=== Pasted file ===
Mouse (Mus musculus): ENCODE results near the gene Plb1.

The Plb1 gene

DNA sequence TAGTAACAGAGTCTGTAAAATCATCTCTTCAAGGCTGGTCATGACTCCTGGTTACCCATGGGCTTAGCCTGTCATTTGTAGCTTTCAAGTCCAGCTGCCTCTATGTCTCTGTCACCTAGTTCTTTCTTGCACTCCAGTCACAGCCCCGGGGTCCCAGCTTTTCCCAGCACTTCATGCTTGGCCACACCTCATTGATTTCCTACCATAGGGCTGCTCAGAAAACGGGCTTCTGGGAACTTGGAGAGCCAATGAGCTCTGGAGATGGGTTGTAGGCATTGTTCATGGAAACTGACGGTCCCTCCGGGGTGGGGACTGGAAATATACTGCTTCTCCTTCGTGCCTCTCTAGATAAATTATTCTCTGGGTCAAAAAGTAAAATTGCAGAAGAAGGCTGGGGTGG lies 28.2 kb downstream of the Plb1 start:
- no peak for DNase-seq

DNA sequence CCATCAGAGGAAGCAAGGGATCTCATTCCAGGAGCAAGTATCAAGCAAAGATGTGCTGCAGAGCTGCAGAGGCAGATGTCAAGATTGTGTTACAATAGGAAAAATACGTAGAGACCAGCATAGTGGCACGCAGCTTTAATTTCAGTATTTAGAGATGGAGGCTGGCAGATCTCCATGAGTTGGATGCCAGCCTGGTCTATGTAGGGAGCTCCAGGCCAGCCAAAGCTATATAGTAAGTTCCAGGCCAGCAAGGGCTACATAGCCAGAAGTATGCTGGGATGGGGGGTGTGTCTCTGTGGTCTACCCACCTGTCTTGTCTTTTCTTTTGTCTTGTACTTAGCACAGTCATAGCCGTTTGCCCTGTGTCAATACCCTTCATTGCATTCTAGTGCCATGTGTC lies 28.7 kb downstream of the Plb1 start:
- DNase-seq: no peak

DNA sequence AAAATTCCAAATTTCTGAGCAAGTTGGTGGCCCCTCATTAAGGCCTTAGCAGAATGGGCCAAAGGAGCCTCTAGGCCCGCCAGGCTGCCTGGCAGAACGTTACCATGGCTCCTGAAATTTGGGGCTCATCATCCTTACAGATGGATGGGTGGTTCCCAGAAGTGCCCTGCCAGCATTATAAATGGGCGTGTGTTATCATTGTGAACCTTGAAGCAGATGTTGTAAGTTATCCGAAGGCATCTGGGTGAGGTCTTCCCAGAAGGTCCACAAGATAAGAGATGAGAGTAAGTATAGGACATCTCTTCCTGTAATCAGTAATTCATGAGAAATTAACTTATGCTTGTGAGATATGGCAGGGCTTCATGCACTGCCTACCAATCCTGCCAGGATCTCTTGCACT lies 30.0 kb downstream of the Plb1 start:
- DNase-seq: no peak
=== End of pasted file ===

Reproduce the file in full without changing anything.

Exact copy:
Mouse (Mus musculus): ENCODE results near the gene Plb1.

The Plb1 gene

DNA sequence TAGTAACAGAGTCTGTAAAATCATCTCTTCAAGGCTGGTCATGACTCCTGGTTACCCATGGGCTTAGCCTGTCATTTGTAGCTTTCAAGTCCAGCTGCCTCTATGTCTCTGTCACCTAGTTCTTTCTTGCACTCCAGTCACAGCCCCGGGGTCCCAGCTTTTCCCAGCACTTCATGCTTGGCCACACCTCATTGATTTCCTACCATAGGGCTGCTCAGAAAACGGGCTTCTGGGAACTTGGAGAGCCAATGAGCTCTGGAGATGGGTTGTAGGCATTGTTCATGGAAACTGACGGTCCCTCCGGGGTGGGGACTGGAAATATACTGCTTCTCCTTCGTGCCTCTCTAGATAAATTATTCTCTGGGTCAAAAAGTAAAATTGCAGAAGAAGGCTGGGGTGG lies 28.2 kb downstream of the Plb1 start:
- no peak for DNase-seq

DNA sequence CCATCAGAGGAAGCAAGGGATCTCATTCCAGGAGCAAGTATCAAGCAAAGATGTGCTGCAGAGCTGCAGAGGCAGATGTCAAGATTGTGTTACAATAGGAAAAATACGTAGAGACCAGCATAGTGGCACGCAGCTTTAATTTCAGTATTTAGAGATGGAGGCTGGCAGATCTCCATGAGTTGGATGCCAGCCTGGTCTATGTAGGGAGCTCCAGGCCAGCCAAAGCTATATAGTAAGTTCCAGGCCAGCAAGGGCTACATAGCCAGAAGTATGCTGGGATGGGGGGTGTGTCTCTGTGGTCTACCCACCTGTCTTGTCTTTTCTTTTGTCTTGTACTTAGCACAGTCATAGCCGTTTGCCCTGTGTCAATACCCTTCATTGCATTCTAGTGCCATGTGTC lies 28.7 kb downstream of the Plb1 start:
- DNase-seq: no peak

DNA sequence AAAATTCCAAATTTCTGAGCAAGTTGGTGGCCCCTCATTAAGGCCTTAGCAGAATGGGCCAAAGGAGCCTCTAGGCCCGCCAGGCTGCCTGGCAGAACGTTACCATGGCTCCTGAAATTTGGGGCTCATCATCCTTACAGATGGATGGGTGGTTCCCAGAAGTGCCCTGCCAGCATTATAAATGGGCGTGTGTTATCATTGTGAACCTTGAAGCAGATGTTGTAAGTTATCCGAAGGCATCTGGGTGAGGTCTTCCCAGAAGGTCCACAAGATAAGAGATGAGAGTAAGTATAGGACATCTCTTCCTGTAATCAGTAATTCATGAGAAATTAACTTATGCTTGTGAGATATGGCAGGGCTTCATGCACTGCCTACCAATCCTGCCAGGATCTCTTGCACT lies 30.0 kb downstream of the Plb1 start:
- DNase-seq: no peak